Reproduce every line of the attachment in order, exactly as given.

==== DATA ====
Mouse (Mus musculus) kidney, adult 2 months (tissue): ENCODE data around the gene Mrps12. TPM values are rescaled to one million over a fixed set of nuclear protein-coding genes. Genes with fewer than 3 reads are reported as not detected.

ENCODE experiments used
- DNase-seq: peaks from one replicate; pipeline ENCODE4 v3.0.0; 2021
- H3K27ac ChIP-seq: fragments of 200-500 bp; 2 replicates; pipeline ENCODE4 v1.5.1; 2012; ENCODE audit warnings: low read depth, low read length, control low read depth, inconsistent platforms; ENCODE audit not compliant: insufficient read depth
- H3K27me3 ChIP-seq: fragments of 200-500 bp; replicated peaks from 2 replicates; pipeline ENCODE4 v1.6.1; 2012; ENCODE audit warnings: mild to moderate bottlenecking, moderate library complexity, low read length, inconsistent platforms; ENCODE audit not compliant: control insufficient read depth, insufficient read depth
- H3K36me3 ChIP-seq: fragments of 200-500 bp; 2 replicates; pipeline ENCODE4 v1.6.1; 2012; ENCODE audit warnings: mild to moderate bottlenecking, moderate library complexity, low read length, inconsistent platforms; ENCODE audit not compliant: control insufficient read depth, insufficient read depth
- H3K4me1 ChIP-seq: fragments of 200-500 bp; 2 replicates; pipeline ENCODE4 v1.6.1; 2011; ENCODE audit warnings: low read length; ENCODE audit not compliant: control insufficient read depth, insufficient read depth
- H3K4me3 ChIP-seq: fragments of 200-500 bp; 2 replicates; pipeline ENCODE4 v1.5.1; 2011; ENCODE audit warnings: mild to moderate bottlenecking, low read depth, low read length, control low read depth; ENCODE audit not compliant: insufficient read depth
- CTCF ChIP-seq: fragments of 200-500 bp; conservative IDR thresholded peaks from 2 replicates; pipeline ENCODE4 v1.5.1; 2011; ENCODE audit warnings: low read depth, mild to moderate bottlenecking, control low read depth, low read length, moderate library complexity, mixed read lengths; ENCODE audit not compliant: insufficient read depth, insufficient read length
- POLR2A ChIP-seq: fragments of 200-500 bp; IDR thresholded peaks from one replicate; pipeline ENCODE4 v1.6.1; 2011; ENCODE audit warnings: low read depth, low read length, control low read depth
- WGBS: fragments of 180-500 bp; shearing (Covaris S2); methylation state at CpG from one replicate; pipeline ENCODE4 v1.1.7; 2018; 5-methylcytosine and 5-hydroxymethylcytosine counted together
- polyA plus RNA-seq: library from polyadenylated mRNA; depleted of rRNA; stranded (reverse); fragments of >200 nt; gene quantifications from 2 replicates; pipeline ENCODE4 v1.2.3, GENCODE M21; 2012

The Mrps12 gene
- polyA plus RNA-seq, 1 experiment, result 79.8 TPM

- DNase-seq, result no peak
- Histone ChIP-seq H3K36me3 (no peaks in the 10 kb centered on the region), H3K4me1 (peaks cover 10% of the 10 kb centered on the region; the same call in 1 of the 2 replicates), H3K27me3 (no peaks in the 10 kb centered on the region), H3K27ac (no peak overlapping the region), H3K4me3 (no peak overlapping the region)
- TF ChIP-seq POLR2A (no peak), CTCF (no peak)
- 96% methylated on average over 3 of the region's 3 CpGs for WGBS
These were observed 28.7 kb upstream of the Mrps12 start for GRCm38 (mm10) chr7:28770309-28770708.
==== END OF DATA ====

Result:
Mouse (Mus musculus) kidney, adult 2 months (tissue): ENCODE data around the gene Mrps12. TPM values are rescaled to one million over a fixed set of nuclear protein-coding genes. Genes with fewer than 3 reads are reported as not detected.

ENCODE experiments used
- DNase-seq: peaks from one replicate; pipeline ENCODE4 v3.0.0; 2021
- H3K27ac ChIP-seq: fragments of 200-500 bp; 2 replicates; pipeline ENCODE4 v1.5.1; 2012; ENCODE audit warnings: low read depth, low read length, control low read depth, inconsistent platforms; ENCODE audit not compliant: insufficient read depth
- H3K27me3 ChIP-seq: fragments of 200-500 bp; replicated peaks from 2 replicates; pipeline ENCODE4 v1.6.1; 2012; ENCODE audit warnings: mild to moderate bottlenecking, moderate library complexity, low read length, inconsistent platforms; ENCODE audit not compliant: control insufficient read depth, insufficient read depth
- H3K36me3 ChIP-seq: fragments of 200-500 bp; 2 replicates; pipeline ENCODE4 v1.6.1; 2012; ENCODE audit warnings: mild to moderate bottlenecking, moderate library complexity, low read length, inconsistent platforms; ENCODE audit not compliant: control insufficient read depth, insufficient read depth
- H3K4me1 ChIP-seq: fragments of 200-500 bp; 2 replicates; pipeline ENCODE4 v1.6.1; 2011; ENCODE audit warnings: low read length; ENCODE audit not compliant: control insufficient read depth, insufficient read depth
- H3K4me3 ChIP-seq: fragments of 200-500 bp; 2 replicates; pipeline ENCODE4 v1.5.1; 2011; ENCODE audit warnings: mild to moderate bottlenecking, low read depth, low read length, control low read depth; ENCODE audit not compliant: insufficient read depth
- CTCF ChIP-seq: fragments of 200-500 bp; conservative IDR thresholded peaks from 2 replicates; pipeline ENCODE4 v1.5.1; 2011; ENCODE audit warnings: low read depth, mild to moderate bottlenecking, control low read depth, low read length, moderate library complexity, mixed read lengths; ENCODE audit not compliant: insufficient read depth, insufficient read length
- POLR2A ChIP-seq: fragments of 200-500 bp; IDR thresholded peaks from one replicate; pipeline ENCODE4 v1.6.1; 2011; ENCODE audit warnings: low read depth, low read length, control low read depth
- WGBS: fragments of 180-500 bp; shearing (Covaris S2); methylation state at CpG from one replicate; pipeline ENCODE4 v1.1.7; 2018; 5-methylcytosine and 5-hydroxymethylcytosine counted together
- polyA plus RNA-seq: library from polyadenylated mRNA; depleted of rRNA; stranded (reverse); fragments of >200 nt; gene quantifications from 2 replicates; pipeline ENCODE4 v1.2.3, GENCODE M21; 2012

The Mrps12 gene
- polyA plus RNA-seq, 1 experiment, result 79.8 TPM

- DNase-seq, result no peak
- Histone ChIP-seq H3K36me3 (no peaks in the 10 kb centered on the region), H3K4me1 (peaks cover 10% of the 10 kb centered on the region; the same call in 1 of the 2 replicates), H3K27me3 (no peaks in the 10 kb centered on the region), H3K27ac (no peak overlapping the region), H3K4me3 (no peak overlapping the region)
- TF ChIP-seq POLR2A (no peak), CTCF (no peak)
- 96% methylated on average over 3 of the region's 3 CpGs for WGBS
These were observed 28.7 kb upstream of the Mrps12 start for GRCm38 (mm10) chr7:28770309-28770708.